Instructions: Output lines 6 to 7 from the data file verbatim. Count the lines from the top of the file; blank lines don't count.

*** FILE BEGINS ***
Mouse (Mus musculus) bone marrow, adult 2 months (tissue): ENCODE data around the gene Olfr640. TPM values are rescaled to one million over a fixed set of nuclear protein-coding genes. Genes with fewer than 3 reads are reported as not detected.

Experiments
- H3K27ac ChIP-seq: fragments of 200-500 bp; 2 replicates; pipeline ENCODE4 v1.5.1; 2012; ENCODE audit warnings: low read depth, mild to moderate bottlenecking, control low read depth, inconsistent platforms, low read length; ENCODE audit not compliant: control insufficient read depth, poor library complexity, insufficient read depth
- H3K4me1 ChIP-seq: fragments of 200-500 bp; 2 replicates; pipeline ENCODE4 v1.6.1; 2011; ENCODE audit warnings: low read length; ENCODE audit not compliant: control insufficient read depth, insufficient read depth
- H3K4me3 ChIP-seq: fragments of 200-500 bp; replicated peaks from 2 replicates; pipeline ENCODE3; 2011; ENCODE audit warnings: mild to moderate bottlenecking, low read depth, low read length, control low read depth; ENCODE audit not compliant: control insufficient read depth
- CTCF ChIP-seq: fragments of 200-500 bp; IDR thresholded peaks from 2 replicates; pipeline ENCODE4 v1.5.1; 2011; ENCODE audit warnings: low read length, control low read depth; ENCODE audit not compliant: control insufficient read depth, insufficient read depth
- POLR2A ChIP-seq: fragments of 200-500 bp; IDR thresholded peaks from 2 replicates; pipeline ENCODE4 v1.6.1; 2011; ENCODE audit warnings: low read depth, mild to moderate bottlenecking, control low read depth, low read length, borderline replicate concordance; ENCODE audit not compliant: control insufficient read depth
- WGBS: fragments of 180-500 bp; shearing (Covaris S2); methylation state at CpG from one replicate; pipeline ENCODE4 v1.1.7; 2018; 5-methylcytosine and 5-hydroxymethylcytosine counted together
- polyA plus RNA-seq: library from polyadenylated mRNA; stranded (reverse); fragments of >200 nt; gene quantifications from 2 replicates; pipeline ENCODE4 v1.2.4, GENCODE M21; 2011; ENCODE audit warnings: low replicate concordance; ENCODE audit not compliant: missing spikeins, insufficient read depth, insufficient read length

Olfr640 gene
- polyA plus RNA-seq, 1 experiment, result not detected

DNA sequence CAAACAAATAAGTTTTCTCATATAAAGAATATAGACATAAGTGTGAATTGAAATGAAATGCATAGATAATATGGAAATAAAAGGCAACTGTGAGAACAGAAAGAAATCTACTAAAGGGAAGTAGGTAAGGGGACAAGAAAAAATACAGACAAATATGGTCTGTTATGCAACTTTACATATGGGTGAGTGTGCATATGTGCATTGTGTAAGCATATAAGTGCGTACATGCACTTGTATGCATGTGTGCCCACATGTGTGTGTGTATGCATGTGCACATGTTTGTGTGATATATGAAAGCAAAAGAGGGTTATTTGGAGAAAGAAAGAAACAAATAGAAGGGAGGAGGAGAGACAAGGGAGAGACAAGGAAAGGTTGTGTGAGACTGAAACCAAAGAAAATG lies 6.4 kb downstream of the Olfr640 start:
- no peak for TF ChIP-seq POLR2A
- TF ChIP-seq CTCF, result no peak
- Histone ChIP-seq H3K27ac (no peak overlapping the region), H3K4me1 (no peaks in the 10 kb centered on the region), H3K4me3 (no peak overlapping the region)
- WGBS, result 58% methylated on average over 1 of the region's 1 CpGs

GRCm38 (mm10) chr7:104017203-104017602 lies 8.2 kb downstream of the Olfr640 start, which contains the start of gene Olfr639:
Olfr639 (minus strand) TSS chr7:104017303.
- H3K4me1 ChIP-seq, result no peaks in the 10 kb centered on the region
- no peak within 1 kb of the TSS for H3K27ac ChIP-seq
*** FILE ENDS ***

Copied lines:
- CTCF ChIP-seq: fragments of 200-500 bp; IDR thresholded peaks from 2 replicates; pipeline ENCODE4 v1.5.1; 2011; ENCODE audit warnings: low read length, control low read depth; ENCODE audit not compliant: control insufficient read depth, insufficient read depth
- POLR2A ChIP-seq: fragments of 200-500 bp; IDR thresholded peaks from 2 replicates; pipeline ENCODE4 v1.6.1; 2011; ENCODE audit warnings: low read depth, mild to moderate bottlenecking, control low read depth, low read length, borderline replicate concordance; ENCODE audit not compliant: control insufficient read depth